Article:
In a phase II trial reported in The Lancet Oncology, Brigitte Dréno, MD, of Nantes University, Nantes, France, and colleagues found that two long-term intermittent vismodegib (Erivedge) dosing regimens provided a similar reduction in the number of clinically significant basal cell carcinomas among patients with multiple lesions.
In the double-blind trial, 229 adult patients from 52 sites in 10 countries in North and South America and Europe who had at least 1 histopathologically confirmed and at least 6 clinically evident basal cell carcinomas, were randomized between April 2013 and April 2014 to receive vismodegib at 150 mg/d for 12 weeks followed by 3 rounds of 8 weeks of placebo daily and then 150 mg/d of vismodegib for 12 weeks (12/8/12 group; n = 116) or vismodegib at 150 mg/d for 24 weeks followed by 3 rounds of 8 weeks of placebo daily and then vismodegib at 150 mg/d for 8 weeks (24/8/8 group; n = 113).
The primary endpoint was percentage reduction in the number of clinically evident basal cell carcinomas between baseline and week 73 in the intent-to-treat population. All patients but one were immunocompetent. Basal cell nevus syndrome was present in 38% of the 12/8/12 group and 36% of the 24/8/8 group.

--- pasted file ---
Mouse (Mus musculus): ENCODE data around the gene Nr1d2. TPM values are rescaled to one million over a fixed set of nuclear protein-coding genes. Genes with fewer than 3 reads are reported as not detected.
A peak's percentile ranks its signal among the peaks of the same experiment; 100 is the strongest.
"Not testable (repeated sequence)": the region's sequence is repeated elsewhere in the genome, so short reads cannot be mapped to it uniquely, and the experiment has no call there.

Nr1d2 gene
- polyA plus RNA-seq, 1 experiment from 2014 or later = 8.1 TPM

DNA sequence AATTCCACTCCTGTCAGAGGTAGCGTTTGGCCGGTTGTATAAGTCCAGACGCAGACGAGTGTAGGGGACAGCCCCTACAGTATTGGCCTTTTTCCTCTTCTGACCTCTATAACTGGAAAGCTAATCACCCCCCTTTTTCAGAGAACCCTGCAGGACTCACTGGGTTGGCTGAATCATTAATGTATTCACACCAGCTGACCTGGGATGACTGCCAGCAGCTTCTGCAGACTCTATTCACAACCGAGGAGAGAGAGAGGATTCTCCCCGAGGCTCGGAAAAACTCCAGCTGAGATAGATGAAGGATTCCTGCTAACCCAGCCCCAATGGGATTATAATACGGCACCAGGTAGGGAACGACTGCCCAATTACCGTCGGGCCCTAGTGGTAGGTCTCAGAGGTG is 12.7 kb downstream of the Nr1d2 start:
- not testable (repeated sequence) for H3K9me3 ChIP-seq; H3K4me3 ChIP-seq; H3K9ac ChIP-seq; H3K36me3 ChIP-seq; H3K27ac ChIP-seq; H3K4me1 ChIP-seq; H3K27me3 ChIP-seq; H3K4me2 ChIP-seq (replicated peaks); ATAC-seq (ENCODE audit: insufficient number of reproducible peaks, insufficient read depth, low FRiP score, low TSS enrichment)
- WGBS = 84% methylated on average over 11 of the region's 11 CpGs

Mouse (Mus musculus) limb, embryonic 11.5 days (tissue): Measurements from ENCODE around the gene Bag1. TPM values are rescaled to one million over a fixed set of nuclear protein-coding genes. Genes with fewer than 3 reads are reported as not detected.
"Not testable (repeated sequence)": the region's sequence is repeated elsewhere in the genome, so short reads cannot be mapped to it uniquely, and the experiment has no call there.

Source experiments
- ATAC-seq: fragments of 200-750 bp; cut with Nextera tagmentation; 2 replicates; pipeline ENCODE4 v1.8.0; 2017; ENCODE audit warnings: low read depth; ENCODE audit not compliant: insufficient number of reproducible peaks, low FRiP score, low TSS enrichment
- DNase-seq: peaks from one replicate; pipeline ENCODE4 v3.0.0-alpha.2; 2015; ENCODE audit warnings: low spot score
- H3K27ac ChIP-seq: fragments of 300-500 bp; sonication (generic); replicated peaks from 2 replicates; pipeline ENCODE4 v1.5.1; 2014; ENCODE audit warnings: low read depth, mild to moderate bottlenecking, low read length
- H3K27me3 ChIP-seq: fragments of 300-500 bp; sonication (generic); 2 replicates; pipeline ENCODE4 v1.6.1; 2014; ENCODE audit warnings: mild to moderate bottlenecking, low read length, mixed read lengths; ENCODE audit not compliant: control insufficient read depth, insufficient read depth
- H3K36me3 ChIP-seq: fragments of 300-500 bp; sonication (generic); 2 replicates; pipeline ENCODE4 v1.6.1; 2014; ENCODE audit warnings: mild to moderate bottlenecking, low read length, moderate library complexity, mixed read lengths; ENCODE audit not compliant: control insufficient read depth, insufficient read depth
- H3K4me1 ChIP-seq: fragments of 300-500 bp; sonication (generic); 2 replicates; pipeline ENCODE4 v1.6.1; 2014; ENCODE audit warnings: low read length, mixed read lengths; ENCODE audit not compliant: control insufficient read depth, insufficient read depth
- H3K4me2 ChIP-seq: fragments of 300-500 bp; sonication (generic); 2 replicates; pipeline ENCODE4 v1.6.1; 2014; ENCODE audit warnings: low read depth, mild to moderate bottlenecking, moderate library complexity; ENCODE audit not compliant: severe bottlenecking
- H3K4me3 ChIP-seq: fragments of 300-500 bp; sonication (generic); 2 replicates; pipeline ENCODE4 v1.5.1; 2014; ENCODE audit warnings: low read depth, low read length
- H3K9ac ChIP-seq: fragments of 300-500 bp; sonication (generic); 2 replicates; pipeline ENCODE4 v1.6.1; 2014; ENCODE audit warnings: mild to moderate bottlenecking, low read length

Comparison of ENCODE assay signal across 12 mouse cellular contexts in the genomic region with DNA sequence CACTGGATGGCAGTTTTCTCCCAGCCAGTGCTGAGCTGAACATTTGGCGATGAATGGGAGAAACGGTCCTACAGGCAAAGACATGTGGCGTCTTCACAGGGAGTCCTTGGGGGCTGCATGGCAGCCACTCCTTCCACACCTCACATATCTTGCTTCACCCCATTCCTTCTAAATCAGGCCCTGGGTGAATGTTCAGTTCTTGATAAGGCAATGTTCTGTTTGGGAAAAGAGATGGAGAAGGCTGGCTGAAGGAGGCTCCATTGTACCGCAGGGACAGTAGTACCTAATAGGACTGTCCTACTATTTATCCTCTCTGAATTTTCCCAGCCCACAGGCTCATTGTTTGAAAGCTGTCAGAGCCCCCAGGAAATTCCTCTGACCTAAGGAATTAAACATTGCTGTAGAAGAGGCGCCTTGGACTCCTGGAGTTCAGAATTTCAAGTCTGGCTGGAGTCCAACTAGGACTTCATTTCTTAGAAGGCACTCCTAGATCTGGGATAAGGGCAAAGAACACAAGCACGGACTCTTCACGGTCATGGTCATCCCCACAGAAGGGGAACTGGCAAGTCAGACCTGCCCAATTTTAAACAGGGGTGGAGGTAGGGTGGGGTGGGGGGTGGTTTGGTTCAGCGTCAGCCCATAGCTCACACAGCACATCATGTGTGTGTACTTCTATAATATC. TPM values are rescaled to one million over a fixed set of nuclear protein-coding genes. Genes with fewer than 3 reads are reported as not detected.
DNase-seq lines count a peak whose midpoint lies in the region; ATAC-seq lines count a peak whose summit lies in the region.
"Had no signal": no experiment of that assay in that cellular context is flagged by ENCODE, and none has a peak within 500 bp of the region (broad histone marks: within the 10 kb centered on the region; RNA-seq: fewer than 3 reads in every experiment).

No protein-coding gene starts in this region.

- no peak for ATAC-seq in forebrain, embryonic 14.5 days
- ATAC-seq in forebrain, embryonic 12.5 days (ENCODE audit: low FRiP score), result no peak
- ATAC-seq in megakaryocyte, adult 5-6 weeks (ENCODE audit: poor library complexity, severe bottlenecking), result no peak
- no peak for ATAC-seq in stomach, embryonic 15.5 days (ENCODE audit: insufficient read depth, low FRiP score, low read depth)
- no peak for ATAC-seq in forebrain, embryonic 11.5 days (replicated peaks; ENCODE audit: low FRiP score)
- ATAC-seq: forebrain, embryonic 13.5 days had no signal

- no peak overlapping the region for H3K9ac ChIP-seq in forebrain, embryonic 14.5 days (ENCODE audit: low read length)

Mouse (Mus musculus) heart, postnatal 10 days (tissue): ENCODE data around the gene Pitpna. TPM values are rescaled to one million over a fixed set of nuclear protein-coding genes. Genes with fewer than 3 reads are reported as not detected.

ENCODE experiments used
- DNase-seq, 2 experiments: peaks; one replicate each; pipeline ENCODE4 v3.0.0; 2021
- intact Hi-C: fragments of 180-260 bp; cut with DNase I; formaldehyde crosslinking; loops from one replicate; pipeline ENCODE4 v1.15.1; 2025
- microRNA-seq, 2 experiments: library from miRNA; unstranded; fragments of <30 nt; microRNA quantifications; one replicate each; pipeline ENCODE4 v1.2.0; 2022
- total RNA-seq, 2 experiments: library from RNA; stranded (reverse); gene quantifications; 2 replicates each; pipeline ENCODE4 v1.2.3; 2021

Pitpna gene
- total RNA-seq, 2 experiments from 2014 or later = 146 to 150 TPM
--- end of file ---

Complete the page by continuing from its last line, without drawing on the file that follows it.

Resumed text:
Reduction in Lesions
The mean number of basal cell carcinoma lesions at week 73 was reduced from baseline by 62.7% in the 12/8/12 group vs 54.0% in the 24/8/8 group (P = .21 for model adjusting for stratification factors of diagnosis of basal cell nevus syndrome, geographic region, and immunosuppression status). A greater reduction in the size of 3 target lesions was observed in the 12/8/12 group (82.9% vs 68.8%, P = .015).
Among patients with basal cell nevus syndrome, there was no significant difference between the two groups in mean relative reduction in the number of basal cell carcinomas (difference = 2.1%, P = .89 in adjusted model). Among those without basal cell nevus syndrome, the mean relative reduction was greater in the 12/8/12 group (difference = –15.4%, P =.025 in the adjusted model).
The most common grade ≥ 3 treatment-related adverse events were muscle spasms (4% in 12/8/12 group vs 11% in 24/8/8 group), increased blood creatine phosphokinase (1% vs 4%), and hypophosphatemia (0% vs 3%).
Treatment was discontinued due to adverse events in 19.8% vs 26.6%, with the most common adverse events leading to discontinuation of treatment consisting of muscle spasm (6% vs 12%) and dysgeusia (4% vs 8%). Adverse events led to death in 4 patients (2%).
The investigators concluded: “Both intermittent dosing schedules of vismodegib seemed to show good activity in long-term regimens in patients with multiple basal-cell carcinomas.”
The study was funded by F. Hoffmann-La Roche.